The Grimwade Centre for Cultural Materials Conservation has been involved with conservation projects since 1999 alongside MAMU and their collection of Asian musical instruments and performance related objects. Professor Margaret Kartomi and Dr Bronia Kornhauser from MAMU have been integral to the success of this partnership, and the collaborations have generated valuable opportunities for students and researchers from both institutions.

Could you tell us a bit about your background and your research?

My training background comes from Engineering Physics, also known as Applied Physics, which can have many different applications. The most common is actually biomedical. Not many people have applied the learnings from engineering physics to art. Personally I am very passionate about art, which I think is how I became involved in this multidisciplinary research. In Indonesia I work in Yogyakarta, which is full of art. I wanted to combine what I do and what I like, so I applied engineering methods to study art. My first venture into this field was my research into Wayang Kulit, Indonesian shadow puppets, using stereoscopic illumination.

Then I collaborated with my wife, Dr Indraswari Kusumaningtyas, on research into the physics of guitars. I was able to apply my optical expertise to take measurements in order to characterise the vibrations of the guitar. This was the beginning.

One day we went to an exhibition in Yogyakarta, which was the first time we encountered the bundengan [a rare Javanese musical instrument, also known as the kowangan].

When we first saw the bundengan, it was a static object in a storage cupboard, which was not that interesting. It wasn’t until the end of the tour that we actually saw how people built and played the bundengan. After seeing this we became very interested and wanted to know how the instrument works. After doing some research, we contacted Grimwade Centre Graduate Rosie Cook because she had conducted a conservation treatment on a bundengan. Through Rosie we were connected to Professor Margart Kartomi from MAMU and also Dr Nicole Tse from the Grimwade Centre.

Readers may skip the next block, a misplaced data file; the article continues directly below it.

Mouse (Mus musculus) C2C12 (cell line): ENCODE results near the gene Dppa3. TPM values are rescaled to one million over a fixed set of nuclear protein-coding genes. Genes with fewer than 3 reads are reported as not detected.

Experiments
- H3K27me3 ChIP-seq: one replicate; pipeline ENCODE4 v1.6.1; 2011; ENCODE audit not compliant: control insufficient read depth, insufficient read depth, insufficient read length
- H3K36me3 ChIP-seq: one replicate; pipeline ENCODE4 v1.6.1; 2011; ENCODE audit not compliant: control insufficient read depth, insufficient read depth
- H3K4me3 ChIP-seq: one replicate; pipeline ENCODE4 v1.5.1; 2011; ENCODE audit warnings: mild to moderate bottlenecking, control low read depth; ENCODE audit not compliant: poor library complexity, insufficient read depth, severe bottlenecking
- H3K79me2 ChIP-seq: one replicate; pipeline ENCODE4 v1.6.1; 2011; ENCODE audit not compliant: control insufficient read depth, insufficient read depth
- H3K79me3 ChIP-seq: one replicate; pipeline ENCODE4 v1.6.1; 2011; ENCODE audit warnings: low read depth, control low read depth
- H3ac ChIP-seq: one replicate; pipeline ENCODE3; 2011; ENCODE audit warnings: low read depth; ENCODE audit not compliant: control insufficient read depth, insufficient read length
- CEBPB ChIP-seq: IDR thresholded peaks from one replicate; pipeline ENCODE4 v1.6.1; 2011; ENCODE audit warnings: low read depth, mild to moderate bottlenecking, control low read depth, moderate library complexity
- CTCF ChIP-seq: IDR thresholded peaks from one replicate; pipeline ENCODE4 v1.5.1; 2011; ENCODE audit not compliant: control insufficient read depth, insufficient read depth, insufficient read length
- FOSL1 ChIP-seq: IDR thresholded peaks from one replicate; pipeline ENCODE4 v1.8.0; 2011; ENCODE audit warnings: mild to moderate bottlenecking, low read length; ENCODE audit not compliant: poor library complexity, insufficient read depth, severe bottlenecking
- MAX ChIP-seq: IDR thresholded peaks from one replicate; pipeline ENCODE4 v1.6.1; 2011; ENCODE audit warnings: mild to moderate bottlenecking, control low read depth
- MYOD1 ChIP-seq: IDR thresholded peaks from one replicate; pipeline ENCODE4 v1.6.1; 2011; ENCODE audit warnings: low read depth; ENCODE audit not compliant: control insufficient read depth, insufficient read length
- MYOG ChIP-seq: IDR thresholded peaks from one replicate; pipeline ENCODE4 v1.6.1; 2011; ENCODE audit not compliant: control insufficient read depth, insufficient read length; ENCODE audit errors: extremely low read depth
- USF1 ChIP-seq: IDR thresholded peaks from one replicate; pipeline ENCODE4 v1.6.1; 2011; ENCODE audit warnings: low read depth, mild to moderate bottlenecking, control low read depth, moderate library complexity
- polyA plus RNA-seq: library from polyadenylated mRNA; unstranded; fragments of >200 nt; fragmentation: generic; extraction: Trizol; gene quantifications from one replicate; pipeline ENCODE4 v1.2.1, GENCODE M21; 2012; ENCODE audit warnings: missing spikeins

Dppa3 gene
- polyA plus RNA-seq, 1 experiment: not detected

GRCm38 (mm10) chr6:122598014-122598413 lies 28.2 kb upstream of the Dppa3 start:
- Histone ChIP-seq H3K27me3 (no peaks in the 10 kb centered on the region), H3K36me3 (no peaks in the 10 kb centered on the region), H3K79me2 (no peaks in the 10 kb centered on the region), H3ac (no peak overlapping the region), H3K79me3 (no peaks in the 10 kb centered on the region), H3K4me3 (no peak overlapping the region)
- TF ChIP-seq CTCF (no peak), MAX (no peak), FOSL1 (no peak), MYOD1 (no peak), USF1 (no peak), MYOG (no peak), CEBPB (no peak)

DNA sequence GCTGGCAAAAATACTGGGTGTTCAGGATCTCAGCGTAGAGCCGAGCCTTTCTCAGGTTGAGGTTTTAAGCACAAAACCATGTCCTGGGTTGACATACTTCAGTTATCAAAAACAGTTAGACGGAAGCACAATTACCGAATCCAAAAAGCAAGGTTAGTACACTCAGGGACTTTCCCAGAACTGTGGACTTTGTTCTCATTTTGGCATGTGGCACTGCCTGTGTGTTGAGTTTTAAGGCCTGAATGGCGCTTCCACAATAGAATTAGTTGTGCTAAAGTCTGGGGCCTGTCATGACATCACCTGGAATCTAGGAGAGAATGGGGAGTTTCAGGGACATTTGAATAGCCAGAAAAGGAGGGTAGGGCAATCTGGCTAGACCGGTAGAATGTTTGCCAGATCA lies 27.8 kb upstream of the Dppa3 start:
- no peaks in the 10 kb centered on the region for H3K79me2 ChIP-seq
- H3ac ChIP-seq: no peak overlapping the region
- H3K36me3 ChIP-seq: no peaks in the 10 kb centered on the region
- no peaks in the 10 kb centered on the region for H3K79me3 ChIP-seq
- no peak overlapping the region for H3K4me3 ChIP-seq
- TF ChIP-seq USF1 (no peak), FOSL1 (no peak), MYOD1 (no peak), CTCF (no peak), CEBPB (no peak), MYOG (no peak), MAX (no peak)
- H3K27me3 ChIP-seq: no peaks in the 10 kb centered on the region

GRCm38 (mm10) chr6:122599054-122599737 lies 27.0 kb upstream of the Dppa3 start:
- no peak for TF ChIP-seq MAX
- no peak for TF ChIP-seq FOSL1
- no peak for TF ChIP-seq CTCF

I am continuing my research into the bundengan. I am still regularly in contact with both Margaret Kartomi and Rosie Cook. Rosie came to Yogyakarta in April 2019 after our team received a grant from the National Geographic, which we used to invite Rosie to Indonesia to conduct fieldwork. We will present a paper about this research and collaboration at a conference in Germany in September. These projects have allowed us to spread the knowledge and enable a wider audience to engage with our research into the bundengan and Indonesian culture.

What’s the focus of your current research?

We are wondering why the bundengan players always soak their instruments before playing. They say that ‘wetter always sounds better’ but, when asked why, they can’t explain it, it’s just something they know from experience. From a conservation point of view, this cycle of wetting and drying is quite damaging to the object. However, this process is culturally significant in terms of the sound that is produced. I want to explore that middle area between conservation and cultural practice. We have our hypotheses, but we still need to conduct further research.

Dr Gea Parikesit, from the Faculty of Engineering at the Gadjah Mada University in Indonesia, was an Asia Scholars Senior Research Fellow at the University of Melbourne in 2019–2020. He also visited Melbourne in 2018 as part of the Faculty of Arts Indonesia Initiative.

Feature image: A bundengan being played in rice fields, Bahasa Indonesia, 2020. Photographer: Erwinabdillah via Wikimedia Commons.